acrylamide formation in food

Foods are thermodynamically unstable and all manner of reactions may take place which may lead to profound changes in the food, sometimes adding to the desirability of the food or creating a hazard. ( British Journal of Nutrition vol 99, supplement 2 April 2008).
The chemical compound acrylamide (acrylic amide) has the chemical formula C3H5NO. Its IUPAC name is 2-propenamide. , for use in wastewater treatment, gel electrophoresis (SDS-PAGE), papermaking, ore processing, and the manufacture of permanent press fabrics. Some acrylamide is used in the manufacture of dyes and the manufacture of other monomers.
Acrylamide was accidentally discovered in foods by scientists in Sweden who found large amounts of the chemical in starchy foods, such as potato chips, French fries and bread that had been heated (production of acrylamide in the heating process was shown to be temperature-dependent
Acrylamide production in food is a consequence of the Maillard reaction between asparagines and reducing sugars
The product is a genotoxic carcinogen. There are two important points here. Such carcinogens have no threshold concentration and there is no data for carcinogenic consequences in man.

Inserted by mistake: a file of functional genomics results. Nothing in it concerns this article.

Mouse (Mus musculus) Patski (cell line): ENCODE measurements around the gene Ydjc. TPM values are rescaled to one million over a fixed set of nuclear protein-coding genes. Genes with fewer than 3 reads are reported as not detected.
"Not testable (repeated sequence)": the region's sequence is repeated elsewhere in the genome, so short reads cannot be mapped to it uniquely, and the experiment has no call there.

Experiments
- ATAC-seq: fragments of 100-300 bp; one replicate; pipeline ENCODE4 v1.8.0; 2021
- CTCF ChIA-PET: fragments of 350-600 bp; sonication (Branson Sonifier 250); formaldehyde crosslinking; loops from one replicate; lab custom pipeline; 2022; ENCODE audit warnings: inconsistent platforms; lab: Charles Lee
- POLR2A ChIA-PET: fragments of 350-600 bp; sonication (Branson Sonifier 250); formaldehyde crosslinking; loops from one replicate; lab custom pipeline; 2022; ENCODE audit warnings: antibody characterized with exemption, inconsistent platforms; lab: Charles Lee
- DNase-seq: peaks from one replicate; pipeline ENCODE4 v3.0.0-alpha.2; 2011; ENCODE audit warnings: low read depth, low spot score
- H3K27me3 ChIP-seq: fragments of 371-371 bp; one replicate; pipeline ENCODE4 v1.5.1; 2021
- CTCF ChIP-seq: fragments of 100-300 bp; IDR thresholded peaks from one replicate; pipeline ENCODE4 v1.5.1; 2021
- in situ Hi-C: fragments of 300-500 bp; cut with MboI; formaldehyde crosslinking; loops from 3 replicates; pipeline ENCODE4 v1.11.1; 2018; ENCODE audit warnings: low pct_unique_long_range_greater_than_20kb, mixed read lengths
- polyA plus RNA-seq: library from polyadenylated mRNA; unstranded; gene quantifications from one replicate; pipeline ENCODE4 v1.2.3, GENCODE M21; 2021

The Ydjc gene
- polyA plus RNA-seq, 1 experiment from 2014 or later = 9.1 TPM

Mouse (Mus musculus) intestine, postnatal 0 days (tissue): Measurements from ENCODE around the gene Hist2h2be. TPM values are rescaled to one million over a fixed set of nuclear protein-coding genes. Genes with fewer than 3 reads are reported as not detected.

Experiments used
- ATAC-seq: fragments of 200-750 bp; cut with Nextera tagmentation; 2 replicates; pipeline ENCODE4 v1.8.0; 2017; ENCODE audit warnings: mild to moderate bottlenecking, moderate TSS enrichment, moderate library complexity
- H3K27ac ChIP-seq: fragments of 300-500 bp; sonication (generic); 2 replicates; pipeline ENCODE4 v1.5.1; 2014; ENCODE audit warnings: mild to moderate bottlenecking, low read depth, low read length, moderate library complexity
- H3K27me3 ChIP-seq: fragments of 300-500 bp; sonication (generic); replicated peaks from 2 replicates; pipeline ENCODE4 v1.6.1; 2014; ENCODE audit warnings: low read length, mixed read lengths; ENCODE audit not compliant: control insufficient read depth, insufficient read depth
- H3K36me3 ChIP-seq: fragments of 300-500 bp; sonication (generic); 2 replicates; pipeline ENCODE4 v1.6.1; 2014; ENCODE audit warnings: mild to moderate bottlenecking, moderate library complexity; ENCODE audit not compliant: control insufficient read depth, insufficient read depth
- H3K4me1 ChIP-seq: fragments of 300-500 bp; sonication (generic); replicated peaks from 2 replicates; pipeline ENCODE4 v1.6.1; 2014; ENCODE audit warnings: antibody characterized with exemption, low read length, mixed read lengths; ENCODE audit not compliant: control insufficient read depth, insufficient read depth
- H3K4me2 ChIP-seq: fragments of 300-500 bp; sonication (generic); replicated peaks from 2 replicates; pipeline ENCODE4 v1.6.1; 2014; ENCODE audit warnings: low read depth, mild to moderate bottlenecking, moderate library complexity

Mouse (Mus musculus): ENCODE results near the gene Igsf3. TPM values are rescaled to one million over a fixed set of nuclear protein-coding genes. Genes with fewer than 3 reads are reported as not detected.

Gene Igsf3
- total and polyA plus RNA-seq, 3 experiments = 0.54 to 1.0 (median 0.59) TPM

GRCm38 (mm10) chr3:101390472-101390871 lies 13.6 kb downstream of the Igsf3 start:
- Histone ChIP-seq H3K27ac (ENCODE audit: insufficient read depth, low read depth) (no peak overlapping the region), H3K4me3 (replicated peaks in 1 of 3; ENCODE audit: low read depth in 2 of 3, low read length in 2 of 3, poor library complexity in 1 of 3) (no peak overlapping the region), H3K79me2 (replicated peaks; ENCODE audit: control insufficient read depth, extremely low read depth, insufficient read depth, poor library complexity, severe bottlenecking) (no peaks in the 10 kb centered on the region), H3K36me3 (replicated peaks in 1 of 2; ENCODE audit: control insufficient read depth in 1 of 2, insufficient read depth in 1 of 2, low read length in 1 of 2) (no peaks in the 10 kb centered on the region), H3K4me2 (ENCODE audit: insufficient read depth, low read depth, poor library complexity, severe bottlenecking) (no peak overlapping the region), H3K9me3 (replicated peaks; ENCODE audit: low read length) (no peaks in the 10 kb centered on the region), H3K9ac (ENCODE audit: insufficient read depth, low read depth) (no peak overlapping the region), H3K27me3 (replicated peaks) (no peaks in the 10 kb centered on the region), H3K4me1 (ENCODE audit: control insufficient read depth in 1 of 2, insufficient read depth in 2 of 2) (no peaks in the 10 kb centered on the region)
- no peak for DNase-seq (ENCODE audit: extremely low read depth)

The amount of acrylamide formation depends upon the concentration and availability of the precursors in the food. This is affected by variety, growing conditions, time of harvest and storage of the product.
Potatoes, cereals and coffee are the most important sources of acrylamide formations. The reaction depends upon the temperature, heat intensity and water activity .
There is a detailed and definitive review iby Seal et al ( 2008) which describes in detail the complexities of the creation of this unwanted addition to the diet.
Seal et al 2008 Risk –benefit considerations of mitigation measures on acrylamide content of foods- a case study on potatoes, cereals and coffee .British Journal of Nutrition vol 99 suppl 2, ppS1-38

Martin Eastwood
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